Study on domestic cats used to denigrate them
A lot of news media have reported on a study, as I have, about domestic cats in which there were compared to domestic dogs. The conclusion of the study was that domestic cats do not evaluate third parties who interact with the companion animals’ owners. To be more specific, if a person interacts with their owner in a negative way the cats do not alter the attitude towards that person whereas dogs do. The dogs sense the negativity and unhelpfulness of people who fail to assist their owner and therefore don’t take food from them. The domestic cats took food from them whether these people were helpful or not.
The scientist said therefore that the cats don’t ‘evaluate’ the third parties by which they mean assess the motivations and behaviour of these unhelpful people who refuse to come to the assistance of their owner. That’s the background and you can read what I say about the study by clicking here.
What I don’t like is that reporters and journalists working for online news media outlets are colouring this research to reflect their personal views about cats, it seems to me. Either that, or they are hyping up the headlines to get more readers. Either way they are presenting the domestic cat in an unhelpful light. Sometimes they are denigrating the cat on the back of this research.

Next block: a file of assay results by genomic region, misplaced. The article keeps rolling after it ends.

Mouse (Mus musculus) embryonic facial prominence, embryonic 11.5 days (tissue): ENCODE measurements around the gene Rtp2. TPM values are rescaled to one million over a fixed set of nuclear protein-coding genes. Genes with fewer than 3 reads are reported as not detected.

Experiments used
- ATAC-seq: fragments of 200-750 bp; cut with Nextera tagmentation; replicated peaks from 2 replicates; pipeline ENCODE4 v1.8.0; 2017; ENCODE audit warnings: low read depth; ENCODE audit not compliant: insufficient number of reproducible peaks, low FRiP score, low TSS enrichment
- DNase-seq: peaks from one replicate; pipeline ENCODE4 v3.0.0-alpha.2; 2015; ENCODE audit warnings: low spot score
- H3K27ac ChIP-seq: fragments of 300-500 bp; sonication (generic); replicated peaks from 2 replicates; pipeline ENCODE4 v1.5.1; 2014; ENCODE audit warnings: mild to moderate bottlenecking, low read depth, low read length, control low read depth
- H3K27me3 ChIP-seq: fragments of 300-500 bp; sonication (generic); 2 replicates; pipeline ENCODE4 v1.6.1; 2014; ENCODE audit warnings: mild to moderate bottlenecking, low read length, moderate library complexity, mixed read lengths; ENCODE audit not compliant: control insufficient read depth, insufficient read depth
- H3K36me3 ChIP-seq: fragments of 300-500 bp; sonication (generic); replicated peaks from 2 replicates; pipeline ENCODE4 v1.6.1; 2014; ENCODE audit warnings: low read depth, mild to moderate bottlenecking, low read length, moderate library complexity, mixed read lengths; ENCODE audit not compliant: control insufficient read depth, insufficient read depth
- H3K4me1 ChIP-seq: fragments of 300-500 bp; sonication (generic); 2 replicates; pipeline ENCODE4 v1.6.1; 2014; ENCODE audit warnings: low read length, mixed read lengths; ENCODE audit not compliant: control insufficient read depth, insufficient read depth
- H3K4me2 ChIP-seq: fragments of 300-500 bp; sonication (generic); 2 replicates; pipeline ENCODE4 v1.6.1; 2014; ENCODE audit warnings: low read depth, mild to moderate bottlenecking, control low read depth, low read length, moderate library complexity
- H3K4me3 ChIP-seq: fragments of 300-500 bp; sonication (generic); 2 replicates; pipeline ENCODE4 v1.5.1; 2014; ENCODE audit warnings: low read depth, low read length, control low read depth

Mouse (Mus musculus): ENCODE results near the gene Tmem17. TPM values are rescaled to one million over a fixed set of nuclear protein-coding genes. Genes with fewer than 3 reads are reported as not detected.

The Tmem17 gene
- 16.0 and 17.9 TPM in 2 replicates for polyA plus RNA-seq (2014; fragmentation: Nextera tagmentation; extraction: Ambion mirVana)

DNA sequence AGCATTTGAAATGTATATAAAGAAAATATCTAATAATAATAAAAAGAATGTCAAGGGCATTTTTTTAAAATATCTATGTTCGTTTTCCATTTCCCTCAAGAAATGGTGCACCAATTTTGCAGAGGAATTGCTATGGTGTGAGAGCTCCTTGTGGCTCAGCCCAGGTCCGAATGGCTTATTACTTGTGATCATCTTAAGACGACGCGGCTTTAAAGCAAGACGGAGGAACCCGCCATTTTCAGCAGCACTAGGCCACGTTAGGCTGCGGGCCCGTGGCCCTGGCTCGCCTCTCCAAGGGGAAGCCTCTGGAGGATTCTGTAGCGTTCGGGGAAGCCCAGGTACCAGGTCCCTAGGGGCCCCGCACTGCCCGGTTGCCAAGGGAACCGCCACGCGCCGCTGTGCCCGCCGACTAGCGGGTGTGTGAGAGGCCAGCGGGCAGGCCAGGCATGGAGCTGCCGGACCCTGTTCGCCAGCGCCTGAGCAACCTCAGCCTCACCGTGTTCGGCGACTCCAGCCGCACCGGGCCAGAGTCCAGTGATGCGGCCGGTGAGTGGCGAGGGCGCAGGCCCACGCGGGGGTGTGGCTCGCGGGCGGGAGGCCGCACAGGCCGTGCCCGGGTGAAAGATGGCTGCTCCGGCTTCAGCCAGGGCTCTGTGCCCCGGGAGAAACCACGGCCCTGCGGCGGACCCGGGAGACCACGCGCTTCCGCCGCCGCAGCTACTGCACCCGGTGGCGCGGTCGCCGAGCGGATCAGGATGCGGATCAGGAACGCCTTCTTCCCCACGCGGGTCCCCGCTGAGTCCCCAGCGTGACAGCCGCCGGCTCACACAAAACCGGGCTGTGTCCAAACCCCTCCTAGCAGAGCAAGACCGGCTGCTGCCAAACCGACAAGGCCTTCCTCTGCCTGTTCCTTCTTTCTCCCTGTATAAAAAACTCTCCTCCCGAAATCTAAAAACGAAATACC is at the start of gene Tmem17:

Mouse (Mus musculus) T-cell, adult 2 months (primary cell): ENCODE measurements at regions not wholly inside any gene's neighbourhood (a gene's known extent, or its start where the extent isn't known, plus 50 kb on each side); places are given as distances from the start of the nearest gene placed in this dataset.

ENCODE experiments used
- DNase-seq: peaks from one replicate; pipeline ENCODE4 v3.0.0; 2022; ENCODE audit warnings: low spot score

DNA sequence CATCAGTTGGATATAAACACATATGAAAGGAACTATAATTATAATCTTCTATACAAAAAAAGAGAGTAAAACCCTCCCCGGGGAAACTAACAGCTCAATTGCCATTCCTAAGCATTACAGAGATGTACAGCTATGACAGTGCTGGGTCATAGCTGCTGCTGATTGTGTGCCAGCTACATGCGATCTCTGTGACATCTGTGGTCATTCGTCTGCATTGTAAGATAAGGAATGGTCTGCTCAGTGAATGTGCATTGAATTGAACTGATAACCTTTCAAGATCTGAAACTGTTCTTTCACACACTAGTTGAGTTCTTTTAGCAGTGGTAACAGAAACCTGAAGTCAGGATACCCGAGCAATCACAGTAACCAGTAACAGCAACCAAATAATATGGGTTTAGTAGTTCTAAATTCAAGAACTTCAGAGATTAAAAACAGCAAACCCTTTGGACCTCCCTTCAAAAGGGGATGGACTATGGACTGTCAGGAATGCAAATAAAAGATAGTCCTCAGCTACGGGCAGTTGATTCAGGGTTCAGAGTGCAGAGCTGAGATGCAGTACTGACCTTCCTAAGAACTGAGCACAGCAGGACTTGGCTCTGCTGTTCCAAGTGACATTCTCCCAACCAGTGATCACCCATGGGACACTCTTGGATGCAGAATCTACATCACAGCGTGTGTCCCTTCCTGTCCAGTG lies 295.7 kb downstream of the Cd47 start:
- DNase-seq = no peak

For example, the writer, Ed Cara, on Gizmodo wrote the headline, “Cats Are Just As Disloyal As You Suspected, New Study Suggests.”
If that isn’t denigrating the cat on the back of some scientific research, what is? You can’t say cats are disloyal. That’s extending the study findings beyond reason. And, anyway, we live with cats for companionship. We don’t ask them to fight for us.
Perhaps these journalists feel they can justifiably criticise domestic cats in reference to the dog as their behaviour looks poor. They are not supportive of their owners at a time when they might be.
But in support of the domestic cat, I believe that this is an unfair assessment. The differences in behaviour between the domestic cat and domestic dog under these circumstances partly originates in human behaviour, in conjunction with the solitary nature of the cat compared to the more social and group nature of the domestic dog.
But humans used dogs as working animals starting it is believed about 20,000 years ago. This created a relationship between people and animals which makes them more susceptible to being in tune with what is going on before them in terms of their owner’s interactions with strangers. So part of this difference between cats and dogs as discovered by this study emanates from human behaviour.
And of course we all know that the domestic cat is essentially a solitary animal as inherited from their wild card ancestor. However, the domestic cat is becoming more sociable and has done so over 10,000 years of domestication. Give them another 10,000 years and they will probably behave like domestic dogs under the circumstances of this study.
A lot of the behaviour of cat is in the hands of the behaviour of people and if you agree that then it is difficult to criticise cats.